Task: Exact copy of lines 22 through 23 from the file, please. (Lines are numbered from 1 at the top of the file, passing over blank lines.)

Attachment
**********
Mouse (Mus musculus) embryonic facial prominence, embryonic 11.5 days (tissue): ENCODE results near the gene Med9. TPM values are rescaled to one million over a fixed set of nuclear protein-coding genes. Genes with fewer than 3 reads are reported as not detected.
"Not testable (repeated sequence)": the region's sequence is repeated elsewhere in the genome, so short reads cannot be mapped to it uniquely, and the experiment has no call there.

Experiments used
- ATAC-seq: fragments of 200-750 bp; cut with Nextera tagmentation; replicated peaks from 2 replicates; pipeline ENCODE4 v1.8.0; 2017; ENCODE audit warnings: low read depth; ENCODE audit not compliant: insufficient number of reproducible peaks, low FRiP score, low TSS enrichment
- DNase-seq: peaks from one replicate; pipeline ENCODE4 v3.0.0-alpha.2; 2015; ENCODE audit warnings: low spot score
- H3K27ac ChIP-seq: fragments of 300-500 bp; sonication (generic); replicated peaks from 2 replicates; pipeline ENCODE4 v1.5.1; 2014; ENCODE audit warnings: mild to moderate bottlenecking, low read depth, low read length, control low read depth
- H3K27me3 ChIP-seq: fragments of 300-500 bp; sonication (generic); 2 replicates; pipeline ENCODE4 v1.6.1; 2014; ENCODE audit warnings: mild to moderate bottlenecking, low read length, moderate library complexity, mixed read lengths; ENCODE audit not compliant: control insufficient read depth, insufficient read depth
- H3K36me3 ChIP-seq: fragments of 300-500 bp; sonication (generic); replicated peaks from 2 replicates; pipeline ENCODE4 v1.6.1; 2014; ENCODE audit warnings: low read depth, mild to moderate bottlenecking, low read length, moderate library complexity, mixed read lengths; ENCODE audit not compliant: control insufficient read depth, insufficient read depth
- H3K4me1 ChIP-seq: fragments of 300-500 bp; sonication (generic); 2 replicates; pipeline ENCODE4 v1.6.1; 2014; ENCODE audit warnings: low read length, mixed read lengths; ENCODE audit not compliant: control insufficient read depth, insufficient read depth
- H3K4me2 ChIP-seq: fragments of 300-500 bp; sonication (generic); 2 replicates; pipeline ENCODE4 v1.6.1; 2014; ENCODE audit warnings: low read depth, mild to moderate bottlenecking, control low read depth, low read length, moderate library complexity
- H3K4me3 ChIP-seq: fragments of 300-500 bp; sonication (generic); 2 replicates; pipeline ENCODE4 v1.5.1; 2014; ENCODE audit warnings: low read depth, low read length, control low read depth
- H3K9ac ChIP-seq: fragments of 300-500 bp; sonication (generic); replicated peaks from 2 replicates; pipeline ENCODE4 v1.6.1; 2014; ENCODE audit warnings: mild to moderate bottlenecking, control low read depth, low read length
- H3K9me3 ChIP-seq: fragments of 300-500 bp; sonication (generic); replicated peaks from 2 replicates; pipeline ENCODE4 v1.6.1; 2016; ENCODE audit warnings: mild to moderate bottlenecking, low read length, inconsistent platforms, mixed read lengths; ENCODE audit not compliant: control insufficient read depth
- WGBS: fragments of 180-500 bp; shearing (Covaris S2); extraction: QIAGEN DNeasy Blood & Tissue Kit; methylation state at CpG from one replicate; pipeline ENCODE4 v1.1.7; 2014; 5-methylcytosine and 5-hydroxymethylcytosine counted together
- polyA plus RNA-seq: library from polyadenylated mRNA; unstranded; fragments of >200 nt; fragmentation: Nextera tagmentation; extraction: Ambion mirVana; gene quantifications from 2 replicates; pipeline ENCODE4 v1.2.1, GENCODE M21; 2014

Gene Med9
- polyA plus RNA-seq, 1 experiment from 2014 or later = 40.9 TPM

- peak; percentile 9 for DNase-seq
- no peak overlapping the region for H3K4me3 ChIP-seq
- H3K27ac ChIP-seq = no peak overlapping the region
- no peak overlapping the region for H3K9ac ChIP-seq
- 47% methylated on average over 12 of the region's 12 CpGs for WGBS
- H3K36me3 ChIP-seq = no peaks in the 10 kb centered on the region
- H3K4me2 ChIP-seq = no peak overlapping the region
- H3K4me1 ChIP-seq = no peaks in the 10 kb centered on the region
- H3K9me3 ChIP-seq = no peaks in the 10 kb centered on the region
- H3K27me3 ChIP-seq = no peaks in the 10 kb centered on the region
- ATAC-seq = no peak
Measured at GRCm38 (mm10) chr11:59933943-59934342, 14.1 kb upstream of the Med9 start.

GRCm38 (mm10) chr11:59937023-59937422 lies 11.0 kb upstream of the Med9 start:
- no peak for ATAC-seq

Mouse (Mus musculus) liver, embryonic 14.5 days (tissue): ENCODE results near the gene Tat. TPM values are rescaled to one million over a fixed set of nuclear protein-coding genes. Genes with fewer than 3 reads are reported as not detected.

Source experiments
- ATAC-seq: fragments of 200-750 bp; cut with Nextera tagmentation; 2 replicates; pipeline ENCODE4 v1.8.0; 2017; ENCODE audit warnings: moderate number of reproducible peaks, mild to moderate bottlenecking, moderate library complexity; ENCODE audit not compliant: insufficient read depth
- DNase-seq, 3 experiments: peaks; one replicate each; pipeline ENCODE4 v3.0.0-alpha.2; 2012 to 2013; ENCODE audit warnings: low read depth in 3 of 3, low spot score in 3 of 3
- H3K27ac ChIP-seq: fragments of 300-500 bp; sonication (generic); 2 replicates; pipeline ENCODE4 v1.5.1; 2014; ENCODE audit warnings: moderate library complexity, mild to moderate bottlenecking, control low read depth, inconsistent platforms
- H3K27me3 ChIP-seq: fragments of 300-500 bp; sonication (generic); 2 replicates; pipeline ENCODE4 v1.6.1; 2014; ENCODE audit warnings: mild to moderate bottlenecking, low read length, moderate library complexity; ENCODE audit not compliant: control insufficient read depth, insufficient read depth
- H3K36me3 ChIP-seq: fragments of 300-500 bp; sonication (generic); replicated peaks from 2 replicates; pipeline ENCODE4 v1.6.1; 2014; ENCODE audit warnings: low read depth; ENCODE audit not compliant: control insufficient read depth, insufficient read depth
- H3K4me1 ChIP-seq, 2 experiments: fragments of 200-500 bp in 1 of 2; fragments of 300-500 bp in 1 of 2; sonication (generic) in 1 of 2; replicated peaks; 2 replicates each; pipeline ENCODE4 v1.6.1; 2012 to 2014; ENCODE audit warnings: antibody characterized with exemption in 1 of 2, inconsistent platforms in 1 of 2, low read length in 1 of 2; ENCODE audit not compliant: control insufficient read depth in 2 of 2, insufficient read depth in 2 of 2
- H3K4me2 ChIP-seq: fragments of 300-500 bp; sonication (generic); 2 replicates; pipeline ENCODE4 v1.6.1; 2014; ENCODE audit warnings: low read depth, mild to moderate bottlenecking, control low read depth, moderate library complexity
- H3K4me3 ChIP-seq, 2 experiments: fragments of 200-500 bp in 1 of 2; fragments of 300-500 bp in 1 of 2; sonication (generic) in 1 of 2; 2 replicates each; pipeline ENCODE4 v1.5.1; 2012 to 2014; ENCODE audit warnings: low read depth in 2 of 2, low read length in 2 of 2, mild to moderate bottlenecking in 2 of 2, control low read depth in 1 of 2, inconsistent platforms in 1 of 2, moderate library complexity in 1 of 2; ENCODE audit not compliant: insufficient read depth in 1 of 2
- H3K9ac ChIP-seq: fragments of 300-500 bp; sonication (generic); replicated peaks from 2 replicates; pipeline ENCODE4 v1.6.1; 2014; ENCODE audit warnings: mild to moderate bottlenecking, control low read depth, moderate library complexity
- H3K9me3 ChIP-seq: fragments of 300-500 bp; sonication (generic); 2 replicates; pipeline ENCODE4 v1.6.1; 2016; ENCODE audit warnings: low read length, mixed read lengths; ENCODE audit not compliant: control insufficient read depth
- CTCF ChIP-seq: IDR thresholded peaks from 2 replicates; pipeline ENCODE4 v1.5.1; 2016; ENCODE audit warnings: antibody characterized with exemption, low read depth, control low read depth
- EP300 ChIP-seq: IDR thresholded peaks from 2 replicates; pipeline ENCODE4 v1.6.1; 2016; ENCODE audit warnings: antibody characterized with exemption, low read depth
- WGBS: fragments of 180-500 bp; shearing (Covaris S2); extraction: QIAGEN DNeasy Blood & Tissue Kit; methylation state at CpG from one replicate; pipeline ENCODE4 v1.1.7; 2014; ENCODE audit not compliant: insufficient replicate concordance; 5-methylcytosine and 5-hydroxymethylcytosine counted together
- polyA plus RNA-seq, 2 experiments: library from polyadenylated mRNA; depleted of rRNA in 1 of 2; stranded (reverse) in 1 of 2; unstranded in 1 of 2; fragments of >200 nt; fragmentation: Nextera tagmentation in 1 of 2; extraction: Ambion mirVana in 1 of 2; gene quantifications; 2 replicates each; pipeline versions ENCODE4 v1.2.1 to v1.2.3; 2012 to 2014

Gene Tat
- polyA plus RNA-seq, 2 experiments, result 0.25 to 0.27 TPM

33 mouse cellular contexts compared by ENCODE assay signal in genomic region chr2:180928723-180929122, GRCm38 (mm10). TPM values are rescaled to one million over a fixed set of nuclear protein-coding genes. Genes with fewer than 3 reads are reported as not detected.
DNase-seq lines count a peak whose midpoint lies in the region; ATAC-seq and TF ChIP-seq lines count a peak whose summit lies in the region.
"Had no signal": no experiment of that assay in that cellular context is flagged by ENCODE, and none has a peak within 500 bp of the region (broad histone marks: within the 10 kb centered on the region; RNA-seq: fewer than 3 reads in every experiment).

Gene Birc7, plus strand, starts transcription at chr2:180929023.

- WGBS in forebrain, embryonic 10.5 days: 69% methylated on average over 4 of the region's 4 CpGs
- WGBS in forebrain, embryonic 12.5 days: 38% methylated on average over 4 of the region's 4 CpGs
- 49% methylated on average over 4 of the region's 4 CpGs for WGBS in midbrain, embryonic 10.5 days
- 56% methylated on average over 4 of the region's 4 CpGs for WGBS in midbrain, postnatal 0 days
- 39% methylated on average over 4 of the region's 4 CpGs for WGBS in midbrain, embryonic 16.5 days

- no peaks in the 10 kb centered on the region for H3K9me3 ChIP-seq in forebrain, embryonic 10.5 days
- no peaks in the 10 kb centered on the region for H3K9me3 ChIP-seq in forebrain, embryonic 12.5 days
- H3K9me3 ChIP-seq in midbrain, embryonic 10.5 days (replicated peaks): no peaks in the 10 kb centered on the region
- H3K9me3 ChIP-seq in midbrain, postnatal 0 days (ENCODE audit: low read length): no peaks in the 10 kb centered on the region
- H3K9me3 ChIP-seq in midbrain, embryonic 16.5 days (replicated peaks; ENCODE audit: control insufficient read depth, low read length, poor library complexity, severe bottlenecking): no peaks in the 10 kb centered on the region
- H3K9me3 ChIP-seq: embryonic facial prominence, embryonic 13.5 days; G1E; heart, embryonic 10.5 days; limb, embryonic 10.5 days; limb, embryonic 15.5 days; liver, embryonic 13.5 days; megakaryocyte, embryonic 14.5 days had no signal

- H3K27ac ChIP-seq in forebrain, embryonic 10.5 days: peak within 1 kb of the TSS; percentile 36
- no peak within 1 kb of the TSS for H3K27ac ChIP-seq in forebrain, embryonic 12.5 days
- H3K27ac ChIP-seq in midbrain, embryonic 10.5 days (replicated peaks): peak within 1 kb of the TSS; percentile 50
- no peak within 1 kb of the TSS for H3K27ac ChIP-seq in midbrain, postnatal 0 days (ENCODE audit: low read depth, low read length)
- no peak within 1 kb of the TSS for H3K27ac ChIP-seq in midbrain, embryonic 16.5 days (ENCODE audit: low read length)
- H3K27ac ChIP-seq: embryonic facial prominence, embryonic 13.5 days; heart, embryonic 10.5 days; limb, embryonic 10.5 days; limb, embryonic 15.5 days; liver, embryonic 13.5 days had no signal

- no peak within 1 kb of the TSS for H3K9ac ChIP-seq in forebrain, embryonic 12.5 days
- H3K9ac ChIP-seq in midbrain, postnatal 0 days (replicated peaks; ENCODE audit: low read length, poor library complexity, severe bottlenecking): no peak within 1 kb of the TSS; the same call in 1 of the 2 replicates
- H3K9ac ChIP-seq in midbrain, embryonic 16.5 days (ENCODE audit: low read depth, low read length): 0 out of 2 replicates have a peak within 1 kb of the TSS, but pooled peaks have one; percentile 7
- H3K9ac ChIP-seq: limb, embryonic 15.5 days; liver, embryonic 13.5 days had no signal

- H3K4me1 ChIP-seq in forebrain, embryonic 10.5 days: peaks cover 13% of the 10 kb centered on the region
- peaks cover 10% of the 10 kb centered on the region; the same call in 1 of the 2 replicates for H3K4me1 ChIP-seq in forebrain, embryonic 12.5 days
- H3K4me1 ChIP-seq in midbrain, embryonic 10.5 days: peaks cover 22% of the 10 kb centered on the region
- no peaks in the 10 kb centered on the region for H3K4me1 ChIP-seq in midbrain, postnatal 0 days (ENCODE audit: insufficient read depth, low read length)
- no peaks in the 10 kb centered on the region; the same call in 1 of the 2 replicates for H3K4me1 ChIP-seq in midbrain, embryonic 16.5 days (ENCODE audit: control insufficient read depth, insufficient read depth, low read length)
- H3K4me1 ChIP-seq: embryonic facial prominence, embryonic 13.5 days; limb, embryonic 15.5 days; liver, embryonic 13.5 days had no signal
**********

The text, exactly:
- 47% methylated on average over 12 of the region's 12 CpGs for WGBS
- H3K36me3 ChIP-seq = no peaks in the 10 kb centered on the region